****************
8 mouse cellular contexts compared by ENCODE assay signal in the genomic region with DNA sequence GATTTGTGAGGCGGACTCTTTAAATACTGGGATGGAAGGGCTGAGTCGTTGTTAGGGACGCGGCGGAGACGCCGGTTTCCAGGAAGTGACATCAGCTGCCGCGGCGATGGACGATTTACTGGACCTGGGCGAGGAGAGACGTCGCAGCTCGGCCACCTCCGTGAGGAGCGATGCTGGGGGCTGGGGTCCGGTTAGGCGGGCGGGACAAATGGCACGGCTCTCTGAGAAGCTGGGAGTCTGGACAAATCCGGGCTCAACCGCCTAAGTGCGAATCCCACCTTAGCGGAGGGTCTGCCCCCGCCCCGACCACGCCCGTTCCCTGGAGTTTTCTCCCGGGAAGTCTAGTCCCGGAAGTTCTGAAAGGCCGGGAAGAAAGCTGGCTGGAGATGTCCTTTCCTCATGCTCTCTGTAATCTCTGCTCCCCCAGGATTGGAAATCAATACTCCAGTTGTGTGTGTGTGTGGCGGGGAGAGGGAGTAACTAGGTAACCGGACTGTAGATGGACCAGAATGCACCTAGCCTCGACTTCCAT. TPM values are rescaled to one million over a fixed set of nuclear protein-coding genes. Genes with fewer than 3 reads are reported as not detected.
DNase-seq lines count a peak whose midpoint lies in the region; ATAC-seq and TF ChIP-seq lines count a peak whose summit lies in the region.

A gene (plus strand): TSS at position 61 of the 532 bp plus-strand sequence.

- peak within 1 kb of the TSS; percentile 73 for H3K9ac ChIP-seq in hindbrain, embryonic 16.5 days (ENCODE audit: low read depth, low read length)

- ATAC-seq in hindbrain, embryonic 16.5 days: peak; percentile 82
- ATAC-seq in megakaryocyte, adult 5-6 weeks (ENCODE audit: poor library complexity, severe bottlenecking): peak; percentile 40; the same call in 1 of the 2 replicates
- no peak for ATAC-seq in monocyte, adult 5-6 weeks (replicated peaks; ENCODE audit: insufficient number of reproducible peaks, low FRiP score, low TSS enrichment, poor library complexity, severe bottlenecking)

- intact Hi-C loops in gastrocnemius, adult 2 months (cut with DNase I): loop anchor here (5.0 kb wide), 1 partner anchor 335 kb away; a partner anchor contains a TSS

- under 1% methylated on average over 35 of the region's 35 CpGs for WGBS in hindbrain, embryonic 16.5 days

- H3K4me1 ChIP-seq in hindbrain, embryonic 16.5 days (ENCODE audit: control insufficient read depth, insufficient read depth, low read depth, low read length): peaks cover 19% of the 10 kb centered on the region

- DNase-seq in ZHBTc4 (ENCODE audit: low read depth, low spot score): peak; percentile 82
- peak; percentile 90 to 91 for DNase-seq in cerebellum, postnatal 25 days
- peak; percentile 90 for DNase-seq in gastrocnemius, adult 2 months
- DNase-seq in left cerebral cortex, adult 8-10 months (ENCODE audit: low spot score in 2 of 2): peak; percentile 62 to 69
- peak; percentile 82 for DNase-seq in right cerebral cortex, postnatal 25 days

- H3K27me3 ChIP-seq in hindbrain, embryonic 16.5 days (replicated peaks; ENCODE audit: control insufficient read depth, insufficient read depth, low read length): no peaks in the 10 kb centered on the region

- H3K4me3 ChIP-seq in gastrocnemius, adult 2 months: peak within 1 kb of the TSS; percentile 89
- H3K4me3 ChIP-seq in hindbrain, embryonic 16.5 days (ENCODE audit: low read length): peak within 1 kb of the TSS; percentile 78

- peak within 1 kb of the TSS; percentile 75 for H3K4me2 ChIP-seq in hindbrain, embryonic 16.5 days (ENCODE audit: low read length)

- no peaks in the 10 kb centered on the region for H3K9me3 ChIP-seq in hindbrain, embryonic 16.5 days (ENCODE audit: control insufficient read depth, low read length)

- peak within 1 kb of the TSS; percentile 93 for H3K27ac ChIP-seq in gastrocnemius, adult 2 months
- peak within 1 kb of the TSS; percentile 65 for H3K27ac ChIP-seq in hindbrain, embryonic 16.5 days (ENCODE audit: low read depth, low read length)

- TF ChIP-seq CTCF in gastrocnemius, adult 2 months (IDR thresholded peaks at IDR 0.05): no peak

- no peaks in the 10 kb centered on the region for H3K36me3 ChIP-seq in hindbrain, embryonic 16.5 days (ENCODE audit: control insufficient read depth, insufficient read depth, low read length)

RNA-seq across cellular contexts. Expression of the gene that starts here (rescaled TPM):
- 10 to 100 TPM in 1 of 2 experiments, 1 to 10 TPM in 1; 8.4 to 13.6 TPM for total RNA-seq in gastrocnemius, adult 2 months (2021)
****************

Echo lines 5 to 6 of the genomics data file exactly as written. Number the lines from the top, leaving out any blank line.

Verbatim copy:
- ATAC-seq in hindbrain, embryonic 16.5 days: peak; percentile 82
- ATAC-seq in megakaryocyte, adult 5-6 weeks (ENCODE audit: poor library complexity, severe bottlenecking): peak; percentile 40; the same call in 1 of the 2 replicates